MILWAUKEE — There was a heated exchange Thursday between Acting Milwaukee Police Chief Michael Brunson and Milwaukee Alderman Khalif Rainey.
It was centered around the topic of Milwaukee K9 Officers, during the City of Milwaukee’s Public Health and Safety Committee meeting,
Alderman Rainey wants the Fire and Police Commission to disallow the Milwaukee Police Department from deploying K9’s as a use of force. The police chief says K9s are an important public safety tool, that are not used in the way Rainey is suggesting.
Rainey compared the way MPD uses K9’s, to the way they were used during the Civil Rights Era and in Nazi Germany - as a tool to scare and attack innocent people. Brunson took offense to that.
“I would appreciate if actual facts were obtained before saying something like that,” Brunson said. “I was pretty disturbed by the correlation he’s making. We don’t use K9s proactively to use force on anyone. They can’t be used in a protest-type situation. So, the insinuation that was made, in my opinion, is inflammatory.”
“Your defiance to me is kind of bizarre,” Alderman Rainey responded. “My intentions were not to insult you or the Milwaukee Police Department, but to think that in 2020, despite all the tools and technology we have, we still feel it’s necessary to use the barbaric tactic and practice of deploying a dog, that’s akin to a wolf, on our residents. It’s long time we discontinue this practice. Take a moral stand as a department and say we don’t want to do this anymore, and set a precedent in our country.”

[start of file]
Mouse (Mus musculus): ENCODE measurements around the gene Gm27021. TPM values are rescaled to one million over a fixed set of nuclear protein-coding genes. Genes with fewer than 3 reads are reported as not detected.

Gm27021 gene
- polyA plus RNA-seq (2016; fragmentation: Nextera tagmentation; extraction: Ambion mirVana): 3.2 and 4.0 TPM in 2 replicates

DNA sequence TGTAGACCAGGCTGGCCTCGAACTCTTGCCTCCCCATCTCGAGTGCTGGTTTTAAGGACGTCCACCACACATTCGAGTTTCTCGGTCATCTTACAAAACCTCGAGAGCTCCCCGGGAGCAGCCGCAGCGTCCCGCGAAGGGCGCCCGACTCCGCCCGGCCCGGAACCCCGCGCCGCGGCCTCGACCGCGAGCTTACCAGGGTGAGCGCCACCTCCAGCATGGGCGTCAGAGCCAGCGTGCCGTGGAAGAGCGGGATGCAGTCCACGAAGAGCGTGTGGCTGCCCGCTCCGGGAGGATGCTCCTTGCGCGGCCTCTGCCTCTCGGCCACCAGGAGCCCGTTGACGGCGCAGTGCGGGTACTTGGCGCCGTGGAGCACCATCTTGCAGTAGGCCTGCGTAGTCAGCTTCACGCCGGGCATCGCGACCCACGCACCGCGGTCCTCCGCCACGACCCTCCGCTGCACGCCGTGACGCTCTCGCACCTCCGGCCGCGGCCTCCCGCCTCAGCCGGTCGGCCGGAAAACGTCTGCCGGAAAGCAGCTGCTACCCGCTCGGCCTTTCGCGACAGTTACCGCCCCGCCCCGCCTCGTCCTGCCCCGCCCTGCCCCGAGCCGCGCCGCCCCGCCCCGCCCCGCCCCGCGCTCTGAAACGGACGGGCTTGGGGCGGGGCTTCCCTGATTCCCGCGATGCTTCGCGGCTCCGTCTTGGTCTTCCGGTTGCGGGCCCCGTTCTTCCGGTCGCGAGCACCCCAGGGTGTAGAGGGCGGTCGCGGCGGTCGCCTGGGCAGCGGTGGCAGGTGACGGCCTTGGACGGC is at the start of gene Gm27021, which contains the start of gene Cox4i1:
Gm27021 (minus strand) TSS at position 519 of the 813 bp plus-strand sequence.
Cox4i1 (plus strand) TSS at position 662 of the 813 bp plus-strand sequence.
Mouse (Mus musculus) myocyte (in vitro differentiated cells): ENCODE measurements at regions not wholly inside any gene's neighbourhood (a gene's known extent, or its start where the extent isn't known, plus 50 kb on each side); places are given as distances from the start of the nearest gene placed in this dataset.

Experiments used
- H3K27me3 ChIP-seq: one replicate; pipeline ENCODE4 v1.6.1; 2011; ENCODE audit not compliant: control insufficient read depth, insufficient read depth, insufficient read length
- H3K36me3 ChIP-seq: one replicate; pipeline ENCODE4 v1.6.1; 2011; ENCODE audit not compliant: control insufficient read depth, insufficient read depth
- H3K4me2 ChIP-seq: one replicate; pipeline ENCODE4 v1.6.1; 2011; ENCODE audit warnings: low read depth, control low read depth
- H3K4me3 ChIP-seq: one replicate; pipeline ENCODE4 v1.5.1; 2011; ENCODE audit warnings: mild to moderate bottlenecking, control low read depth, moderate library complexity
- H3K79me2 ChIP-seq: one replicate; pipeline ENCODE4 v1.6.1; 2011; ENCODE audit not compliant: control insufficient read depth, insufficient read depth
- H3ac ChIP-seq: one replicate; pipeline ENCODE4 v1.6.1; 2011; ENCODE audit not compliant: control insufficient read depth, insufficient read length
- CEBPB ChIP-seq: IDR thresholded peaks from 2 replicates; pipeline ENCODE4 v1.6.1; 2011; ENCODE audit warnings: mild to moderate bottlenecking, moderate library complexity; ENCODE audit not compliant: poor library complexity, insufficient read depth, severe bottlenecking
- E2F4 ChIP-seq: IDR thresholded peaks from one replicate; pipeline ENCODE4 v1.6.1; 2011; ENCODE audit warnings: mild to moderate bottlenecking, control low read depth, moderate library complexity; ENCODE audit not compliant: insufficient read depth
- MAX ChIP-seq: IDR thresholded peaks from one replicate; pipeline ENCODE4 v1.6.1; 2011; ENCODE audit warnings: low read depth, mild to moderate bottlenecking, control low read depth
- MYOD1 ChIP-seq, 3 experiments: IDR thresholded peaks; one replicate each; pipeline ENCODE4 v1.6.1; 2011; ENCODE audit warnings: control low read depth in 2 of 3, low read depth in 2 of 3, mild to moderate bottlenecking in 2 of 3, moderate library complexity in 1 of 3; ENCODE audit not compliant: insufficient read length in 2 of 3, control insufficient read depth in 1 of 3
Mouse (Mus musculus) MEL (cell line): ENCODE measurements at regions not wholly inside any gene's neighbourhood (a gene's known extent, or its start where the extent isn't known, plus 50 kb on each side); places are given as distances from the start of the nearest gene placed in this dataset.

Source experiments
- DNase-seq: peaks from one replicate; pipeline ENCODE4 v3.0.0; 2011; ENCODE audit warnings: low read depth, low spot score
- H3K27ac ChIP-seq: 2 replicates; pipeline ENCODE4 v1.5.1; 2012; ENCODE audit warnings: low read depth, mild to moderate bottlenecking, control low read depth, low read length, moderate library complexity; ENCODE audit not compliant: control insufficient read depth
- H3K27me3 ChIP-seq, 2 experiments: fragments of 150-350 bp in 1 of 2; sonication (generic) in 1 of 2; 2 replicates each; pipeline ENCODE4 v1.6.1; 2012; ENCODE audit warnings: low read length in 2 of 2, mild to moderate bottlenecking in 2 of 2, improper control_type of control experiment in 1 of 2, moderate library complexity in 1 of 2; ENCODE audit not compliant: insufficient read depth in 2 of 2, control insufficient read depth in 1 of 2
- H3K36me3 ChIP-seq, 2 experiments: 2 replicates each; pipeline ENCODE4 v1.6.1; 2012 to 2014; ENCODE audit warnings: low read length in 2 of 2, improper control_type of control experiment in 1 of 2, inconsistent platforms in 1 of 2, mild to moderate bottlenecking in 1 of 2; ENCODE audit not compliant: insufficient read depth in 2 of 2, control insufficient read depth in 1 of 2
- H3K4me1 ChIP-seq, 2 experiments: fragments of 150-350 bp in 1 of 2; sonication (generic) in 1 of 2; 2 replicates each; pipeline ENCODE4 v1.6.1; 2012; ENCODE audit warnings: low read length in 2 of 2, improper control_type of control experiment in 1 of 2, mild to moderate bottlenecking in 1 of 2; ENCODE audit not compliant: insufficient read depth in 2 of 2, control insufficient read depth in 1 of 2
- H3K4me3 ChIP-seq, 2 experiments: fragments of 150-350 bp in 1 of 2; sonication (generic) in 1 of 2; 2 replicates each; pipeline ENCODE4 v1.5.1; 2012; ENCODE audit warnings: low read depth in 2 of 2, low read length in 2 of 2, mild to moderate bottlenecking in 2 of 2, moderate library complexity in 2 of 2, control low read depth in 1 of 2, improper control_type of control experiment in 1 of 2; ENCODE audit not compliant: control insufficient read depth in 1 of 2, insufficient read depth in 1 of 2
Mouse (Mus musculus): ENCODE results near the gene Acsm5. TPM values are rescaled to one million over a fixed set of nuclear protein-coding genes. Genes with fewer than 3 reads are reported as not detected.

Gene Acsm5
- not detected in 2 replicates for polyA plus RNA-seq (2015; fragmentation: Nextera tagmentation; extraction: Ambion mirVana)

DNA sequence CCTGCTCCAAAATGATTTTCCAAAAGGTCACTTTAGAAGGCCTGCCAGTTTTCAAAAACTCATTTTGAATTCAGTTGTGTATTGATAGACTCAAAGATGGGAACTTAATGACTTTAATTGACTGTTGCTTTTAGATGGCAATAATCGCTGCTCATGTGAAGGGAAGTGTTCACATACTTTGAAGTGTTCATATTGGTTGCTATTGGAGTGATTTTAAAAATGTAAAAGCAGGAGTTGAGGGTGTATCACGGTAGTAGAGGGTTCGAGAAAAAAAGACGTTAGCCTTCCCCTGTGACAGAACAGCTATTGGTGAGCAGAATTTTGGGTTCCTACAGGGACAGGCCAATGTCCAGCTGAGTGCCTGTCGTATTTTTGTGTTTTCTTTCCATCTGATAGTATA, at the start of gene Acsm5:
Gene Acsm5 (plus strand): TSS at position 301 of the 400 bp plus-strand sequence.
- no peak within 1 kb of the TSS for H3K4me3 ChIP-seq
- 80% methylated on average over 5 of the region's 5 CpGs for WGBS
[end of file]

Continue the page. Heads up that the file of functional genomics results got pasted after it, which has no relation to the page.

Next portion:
Rainey wants to know how many Milwaukee Police Officers, who handle the K9s, are black. He also wants to know the race of people K9s are most commonly used in the City of Milwaukee.
Acting Chief Brunson says he will compile and provide that information. He did share that so far in 2020, MPD has deployed K9s 420 times. Out of all those times, one citizen was bitten. In 2019, K9s were deployed 999 times, and again, one citizen was bitten.
“The fact is, the use of force by a canine is a very rare event,” Brunson said. “They serve a valuable purpose for us as an agency.”
According to Brunson, MPD can only deploy a K9 unit if it’s a felony crime, or a misdemeanor involving a weapon. He says they are predominantly used in searching for drugs, guns, and dangerous suspects hiding from police.
Milwaukee’s Public Health and Safety Committee did pass Rainey’s motion for the Fire and Police Commission to consider disallowing MPD from deploying K9s as a use of force. However, aldermen Mark Borkowski and Scott Spiker were against the measure.
“I don’t want to be signing my name to something that would put officers or subjects in greater danger,” Ald. Spiker said.
It still needs to be discussed by Milwaukee’s full Common Council, before it goes further.
Dale Bormann, the President of the Milwaukee Police Association released a statement that says in part, “Alderman Khalif Rainey’s comparison of the Milwaukee Police Deparment’s K-9 unit tot he canines that were used by ‘Nazi Germany’ is uncalled for… the K9 unit not only protects the lives or the citizens of Milwaukee, they also provide a value service to the department and the community as a whole… You and your fellow alderpersons should be ashamed of yourselves… Milwaukee Police Association DEMANDS an apology for the men and women that we REPRESENT and our you insensitivity to the Jewish Community.”